Sep 162011
Marshall's flax-mill, Holbeck, Leeds, interior...

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The world is changing at a faster pace than ever.

Businesses have shorter and shorter life spans, as they are overtaken or bought out by their rivals.

Cities that prospered during the industrial revolution have shrunk.

And many jobs, especially those in manufacturing and secretarial work, have disappeared.

This change can be painful, especially during hard economic times, but it is unavoidable.

Unless Britain can keep pace with that change, we are at risk of losing jobs and seeing wages fall.

Something new

That is why so many economists and business commentators talk about the importance of innovation.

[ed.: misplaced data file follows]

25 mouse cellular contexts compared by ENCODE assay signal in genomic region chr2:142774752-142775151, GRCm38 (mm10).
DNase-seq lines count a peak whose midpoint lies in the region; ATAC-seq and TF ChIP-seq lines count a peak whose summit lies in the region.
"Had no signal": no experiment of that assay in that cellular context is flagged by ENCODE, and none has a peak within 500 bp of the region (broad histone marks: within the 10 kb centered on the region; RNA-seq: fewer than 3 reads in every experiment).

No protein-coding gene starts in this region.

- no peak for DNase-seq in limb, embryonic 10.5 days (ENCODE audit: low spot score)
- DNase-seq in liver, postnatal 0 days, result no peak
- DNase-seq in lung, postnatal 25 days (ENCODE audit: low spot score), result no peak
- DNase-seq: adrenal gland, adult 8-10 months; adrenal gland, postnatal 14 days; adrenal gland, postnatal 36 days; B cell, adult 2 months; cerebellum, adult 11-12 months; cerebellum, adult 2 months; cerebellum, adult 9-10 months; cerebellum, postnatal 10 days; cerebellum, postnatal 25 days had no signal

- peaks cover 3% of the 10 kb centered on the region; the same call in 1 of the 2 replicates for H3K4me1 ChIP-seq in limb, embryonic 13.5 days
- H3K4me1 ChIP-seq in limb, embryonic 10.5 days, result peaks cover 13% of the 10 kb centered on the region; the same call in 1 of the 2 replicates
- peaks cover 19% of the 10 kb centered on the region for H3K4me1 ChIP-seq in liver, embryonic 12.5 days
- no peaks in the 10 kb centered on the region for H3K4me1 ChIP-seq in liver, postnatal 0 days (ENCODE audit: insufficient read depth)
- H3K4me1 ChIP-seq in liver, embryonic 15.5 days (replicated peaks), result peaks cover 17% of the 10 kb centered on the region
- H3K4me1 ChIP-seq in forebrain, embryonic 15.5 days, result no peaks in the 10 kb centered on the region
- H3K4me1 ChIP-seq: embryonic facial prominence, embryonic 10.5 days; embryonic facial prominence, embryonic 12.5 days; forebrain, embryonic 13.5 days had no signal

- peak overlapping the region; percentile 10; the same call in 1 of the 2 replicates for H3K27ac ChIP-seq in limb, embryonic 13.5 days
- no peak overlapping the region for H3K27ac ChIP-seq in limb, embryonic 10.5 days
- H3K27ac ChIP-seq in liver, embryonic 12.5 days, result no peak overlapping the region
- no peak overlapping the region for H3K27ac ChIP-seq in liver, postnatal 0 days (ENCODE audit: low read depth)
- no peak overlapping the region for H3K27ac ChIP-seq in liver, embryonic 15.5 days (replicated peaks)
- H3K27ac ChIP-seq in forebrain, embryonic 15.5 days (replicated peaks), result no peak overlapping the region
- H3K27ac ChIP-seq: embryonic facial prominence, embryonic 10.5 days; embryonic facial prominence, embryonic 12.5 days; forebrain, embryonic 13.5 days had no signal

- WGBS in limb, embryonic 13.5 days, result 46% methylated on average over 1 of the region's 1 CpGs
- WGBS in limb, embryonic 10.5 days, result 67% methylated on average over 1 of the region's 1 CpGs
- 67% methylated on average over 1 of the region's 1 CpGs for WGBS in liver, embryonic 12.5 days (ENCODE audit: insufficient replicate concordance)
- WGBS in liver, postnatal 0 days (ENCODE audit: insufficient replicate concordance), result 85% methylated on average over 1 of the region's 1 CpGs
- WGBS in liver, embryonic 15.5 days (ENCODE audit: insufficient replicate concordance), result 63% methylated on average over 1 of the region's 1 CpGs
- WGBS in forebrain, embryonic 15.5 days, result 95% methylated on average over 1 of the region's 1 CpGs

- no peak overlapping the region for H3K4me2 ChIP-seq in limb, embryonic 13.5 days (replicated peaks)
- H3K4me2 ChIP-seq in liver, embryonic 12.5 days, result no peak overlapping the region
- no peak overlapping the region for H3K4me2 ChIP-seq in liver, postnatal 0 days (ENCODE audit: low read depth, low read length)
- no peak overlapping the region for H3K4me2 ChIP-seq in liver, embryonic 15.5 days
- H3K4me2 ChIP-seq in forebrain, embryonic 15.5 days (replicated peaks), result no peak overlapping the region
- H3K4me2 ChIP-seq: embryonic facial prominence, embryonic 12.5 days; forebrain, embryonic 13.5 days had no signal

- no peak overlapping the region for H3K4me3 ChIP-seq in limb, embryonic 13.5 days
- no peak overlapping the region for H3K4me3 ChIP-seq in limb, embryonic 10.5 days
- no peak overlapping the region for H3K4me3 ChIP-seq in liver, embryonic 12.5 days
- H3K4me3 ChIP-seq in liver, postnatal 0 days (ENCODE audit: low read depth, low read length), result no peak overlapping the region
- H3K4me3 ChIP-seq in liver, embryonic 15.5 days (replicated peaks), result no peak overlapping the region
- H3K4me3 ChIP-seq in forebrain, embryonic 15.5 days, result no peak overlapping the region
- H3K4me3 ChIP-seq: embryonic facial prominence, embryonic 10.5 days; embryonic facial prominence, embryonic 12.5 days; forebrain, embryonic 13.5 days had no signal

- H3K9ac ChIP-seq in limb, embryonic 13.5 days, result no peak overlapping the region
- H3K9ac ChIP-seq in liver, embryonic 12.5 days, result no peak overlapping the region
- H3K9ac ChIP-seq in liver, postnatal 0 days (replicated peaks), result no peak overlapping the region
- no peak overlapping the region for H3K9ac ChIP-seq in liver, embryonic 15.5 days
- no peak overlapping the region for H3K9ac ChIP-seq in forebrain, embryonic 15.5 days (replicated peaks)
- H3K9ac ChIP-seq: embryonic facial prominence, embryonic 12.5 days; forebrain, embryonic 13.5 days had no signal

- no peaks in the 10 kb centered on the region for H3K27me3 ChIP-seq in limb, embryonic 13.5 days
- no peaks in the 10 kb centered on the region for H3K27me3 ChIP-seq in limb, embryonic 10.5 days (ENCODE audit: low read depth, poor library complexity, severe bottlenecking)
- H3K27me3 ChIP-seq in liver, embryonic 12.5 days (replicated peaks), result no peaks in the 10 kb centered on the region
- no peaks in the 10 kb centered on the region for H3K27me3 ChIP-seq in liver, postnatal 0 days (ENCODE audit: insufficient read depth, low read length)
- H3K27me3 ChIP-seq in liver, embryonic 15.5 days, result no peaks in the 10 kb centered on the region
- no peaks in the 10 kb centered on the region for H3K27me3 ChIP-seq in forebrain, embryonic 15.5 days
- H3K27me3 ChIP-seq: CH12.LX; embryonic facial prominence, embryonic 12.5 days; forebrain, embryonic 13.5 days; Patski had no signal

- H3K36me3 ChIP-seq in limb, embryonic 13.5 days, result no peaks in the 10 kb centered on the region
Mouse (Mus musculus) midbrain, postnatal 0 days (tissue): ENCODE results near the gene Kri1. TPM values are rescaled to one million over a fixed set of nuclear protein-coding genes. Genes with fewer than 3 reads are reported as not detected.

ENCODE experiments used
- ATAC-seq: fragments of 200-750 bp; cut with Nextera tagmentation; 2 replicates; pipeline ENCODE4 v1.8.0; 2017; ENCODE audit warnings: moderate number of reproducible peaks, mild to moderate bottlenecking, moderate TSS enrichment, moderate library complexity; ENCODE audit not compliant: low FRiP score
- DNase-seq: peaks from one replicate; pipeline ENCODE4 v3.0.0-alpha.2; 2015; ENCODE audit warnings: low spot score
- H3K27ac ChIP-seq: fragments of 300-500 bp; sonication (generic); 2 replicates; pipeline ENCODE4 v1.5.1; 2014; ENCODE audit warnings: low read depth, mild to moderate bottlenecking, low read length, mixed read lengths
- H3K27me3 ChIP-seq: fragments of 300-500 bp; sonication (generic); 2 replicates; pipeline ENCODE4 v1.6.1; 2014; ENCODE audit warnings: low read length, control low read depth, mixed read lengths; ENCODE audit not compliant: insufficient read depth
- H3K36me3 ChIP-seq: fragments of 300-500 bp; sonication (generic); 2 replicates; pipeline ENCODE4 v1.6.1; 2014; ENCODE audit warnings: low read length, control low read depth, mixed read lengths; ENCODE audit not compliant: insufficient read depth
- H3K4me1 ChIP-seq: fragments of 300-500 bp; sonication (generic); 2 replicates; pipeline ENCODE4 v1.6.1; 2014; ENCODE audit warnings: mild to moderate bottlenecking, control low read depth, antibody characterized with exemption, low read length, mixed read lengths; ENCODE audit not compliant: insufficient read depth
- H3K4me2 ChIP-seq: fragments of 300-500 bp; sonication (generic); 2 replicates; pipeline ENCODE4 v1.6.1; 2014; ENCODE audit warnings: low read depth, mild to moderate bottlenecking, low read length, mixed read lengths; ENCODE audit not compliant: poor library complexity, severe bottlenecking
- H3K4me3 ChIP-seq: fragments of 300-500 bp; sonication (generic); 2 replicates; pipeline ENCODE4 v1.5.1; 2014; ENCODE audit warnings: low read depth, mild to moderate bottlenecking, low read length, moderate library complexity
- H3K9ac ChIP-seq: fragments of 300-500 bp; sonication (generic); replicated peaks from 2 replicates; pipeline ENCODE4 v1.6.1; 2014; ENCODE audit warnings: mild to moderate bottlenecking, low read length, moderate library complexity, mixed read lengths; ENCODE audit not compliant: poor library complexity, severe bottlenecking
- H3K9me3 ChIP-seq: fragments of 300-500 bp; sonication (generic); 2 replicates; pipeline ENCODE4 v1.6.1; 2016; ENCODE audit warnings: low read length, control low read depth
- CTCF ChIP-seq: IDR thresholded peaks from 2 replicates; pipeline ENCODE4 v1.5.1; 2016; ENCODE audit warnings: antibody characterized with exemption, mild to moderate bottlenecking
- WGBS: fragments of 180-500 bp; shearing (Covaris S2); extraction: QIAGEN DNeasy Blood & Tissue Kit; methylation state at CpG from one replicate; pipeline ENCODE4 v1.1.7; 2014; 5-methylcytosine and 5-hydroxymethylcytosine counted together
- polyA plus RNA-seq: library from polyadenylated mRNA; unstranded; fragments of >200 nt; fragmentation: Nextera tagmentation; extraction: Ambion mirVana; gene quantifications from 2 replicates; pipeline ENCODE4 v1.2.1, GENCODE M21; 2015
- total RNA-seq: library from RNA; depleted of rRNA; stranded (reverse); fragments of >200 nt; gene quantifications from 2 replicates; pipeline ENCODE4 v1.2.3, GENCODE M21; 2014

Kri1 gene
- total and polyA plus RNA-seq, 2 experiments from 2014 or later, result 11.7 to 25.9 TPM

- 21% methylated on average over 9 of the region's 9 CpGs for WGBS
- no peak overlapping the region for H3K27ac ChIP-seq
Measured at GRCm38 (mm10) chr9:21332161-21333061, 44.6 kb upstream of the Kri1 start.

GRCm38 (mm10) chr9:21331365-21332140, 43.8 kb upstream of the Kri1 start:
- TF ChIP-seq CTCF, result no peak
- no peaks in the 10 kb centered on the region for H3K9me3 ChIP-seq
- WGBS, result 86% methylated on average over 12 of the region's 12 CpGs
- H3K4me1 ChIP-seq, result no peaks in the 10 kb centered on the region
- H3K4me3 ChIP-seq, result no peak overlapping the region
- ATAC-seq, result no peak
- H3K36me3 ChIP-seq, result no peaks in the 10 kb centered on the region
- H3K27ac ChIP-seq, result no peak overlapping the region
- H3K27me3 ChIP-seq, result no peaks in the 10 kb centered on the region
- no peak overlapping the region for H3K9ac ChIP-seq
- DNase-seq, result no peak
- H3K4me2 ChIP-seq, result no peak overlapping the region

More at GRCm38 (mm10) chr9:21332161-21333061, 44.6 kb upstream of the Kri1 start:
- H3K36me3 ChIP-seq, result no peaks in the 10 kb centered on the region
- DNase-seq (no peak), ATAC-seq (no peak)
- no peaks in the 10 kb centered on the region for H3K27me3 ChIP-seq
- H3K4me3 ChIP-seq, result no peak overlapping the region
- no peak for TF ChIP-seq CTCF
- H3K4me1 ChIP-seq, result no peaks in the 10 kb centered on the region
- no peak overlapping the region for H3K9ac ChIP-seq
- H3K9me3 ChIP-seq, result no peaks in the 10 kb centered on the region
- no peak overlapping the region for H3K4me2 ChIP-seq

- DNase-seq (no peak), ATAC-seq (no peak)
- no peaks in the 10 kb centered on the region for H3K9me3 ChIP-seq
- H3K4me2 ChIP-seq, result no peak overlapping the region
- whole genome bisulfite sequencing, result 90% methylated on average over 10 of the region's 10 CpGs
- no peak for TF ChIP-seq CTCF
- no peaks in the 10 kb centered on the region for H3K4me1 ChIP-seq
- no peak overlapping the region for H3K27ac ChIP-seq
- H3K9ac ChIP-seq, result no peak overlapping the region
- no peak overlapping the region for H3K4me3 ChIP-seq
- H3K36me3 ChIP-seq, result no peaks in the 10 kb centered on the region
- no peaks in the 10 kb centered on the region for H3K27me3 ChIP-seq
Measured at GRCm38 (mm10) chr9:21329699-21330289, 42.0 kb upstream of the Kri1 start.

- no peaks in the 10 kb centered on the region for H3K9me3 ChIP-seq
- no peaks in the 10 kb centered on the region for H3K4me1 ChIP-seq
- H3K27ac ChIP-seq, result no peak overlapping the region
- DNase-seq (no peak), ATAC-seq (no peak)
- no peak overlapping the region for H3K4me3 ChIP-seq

Innovation is used in so many different contexts that it can be hard to pin down what it means, but it is critically important to the future of our economy.

Innovation just means doing something new, which is better than what we were doing before, and that makes money.

If we do not develop new products and types of activity, we will not create new jobs to replace those that are lost by the constant pressures from around the world.

Support and ideas

People often ask why Britain does not have a big technology company such as Google, Facebook or Microsoft – all from the USA – or manufacturing giants like BMW or Siemens in Germany.

The answer is not that Britain lacks talented or ambitious people. We have one of the most highly educated workforces in the world, and we attract talented people from around the world.

The real problem is that our inventors, entrepreneurs, academics and financiers do not work together often enough, and in the right ways.

Read more . . .

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